Hancock was born a Quaker in Hancocks Bridge, New Jersey. She was a celebrated Civil War nurse, first turned down for service because of her age and fairness of face. While traveling through Baltimore in July 1863 to accompany her brother-in-law, Dr. Henry Child, to the Gettysburg battlefield, Hancock was the only female nursing volunteer to be rejected. Dorothea Dix, the superintendent of Union Army nurses, Hancock later wrote in her journal, "immediately objected to my going farther on the score of my youth and rosy cheeks."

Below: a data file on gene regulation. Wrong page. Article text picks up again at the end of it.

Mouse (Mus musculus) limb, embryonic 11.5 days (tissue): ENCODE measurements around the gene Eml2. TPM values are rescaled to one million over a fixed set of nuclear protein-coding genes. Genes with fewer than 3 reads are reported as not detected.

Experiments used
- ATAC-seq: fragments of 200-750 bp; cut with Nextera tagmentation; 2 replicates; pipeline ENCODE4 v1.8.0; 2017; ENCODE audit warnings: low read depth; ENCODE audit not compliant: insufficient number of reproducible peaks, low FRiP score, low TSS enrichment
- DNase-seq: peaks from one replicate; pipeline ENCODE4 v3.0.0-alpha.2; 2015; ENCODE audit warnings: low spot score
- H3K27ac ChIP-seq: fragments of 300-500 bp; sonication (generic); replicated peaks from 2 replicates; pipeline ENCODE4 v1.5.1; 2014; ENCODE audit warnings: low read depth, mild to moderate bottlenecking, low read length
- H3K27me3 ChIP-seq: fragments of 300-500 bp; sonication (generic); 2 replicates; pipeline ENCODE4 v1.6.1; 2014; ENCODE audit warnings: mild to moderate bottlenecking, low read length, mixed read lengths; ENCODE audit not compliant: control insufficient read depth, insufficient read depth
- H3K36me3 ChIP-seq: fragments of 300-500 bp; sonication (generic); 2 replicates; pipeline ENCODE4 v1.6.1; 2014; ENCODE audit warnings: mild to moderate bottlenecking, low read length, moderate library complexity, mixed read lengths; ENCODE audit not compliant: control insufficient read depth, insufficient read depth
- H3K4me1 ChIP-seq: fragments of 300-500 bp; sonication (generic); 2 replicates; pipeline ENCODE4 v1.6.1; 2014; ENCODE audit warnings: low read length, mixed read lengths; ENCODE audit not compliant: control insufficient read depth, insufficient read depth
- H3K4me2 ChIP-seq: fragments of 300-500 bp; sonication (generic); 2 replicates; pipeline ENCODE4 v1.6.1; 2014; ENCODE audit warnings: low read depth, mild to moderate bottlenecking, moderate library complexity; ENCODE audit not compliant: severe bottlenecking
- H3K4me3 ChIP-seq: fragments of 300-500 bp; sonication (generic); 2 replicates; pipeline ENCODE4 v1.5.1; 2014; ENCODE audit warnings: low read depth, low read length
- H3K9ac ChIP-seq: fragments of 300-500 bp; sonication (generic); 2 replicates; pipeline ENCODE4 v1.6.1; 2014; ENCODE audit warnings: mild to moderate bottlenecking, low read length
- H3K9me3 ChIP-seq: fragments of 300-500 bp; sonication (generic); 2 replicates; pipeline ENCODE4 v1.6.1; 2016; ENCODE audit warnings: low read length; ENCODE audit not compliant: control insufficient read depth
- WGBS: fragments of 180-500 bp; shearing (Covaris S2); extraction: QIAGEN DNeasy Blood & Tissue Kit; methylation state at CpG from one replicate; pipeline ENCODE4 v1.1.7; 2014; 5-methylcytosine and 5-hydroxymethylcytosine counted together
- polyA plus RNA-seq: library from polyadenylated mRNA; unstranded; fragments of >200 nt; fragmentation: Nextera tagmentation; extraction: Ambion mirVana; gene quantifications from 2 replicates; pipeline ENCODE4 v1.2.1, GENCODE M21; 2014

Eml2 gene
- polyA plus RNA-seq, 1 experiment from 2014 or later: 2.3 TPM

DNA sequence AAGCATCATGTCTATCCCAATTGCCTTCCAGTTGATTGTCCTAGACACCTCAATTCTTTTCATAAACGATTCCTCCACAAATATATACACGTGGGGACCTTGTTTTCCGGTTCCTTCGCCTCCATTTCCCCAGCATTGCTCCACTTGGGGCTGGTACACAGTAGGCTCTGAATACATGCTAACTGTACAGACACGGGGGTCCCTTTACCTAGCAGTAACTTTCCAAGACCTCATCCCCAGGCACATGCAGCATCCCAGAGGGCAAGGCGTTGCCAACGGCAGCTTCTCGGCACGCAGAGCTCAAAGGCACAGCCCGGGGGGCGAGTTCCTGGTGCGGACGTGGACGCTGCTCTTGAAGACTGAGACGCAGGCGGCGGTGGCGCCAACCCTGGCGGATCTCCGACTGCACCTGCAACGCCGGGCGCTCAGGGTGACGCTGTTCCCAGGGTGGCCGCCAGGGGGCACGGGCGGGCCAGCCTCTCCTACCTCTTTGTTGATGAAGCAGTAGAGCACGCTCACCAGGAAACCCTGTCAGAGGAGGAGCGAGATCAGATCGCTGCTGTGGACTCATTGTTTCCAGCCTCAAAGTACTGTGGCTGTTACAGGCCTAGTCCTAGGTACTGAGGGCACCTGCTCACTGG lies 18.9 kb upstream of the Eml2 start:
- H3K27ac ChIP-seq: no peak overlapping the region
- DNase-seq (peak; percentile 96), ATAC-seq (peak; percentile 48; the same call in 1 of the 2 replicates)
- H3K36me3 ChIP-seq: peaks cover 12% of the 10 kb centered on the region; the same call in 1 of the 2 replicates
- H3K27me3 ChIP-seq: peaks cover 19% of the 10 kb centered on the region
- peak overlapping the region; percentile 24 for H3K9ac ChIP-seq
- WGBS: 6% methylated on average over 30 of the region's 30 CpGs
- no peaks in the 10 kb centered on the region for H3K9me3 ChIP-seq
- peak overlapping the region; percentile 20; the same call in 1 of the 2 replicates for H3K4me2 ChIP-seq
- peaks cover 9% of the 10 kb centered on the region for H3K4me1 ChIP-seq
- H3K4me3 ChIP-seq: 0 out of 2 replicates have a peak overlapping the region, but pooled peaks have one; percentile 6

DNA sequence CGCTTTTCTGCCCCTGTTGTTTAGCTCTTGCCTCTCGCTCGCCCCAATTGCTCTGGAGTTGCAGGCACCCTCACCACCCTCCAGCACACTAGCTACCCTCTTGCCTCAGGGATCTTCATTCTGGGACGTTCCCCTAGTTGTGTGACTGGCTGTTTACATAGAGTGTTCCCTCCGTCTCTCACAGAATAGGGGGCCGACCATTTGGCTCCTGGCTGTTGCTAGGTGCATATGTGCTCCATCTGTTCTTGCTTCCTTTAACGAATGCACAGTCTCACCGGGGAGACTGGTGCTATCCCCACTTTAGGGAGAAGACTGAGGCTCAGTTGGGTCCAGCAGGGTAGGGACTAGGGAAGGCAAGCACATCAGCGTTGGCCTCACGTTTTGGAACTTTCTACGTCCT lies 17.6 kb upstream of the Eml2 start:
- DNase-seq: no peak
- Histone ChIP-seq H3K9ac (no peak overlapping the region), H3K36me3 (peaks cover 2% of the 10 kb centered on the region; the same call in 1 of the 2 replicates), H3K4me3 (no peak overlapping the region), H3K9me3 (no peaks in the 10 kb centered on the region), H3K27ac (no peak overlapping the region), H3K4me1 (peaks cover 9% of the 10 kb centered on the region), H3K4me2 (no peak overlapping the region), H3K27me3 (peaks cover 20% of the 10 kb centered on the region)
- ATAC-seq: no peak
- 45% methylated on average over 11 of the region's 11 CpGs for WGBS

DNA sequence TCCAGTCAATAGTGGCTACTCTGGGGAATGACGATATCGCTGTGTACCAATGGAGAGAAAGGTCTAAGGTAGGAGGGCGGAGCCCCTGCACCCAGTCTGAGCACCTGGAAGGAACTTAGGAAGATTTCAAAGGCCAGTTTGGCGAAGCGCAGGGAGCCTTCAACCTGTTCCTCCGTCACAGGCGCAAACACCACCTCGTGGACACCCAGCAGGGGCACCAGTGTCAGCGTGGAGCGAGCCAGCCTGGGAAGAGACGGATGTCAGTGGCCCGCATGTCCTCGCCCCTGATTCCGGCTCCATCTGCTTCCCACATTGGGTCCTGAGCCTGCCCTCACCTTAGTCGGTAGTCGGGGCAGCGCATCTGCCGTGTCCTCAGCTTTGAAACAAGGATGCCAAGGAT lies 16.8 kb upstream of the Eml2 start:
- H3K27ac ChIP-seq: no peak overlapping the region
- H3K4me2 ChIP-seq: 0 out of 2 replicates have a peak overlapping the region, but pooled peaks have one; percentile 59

Hancock, who recently had turned 25, didn't fit Dix's requirements that the military's female nurses be, "mature in years (at least 30), plain almost to homeliness in dress, and by no means liberally endowed with personal attractions.”
Hancock got on the train anyway. "I got into Gettysburg the night of July sixth – where the need was so great that there was no further cavil about age,” she wrote in her journal.
After the war, she opened a school for African Americans in South Carolina. In Philadelphia, she founded several charity organizations and remained active in social work until her death. She never married.
Her popular collection of wartime letters is no longer in print.
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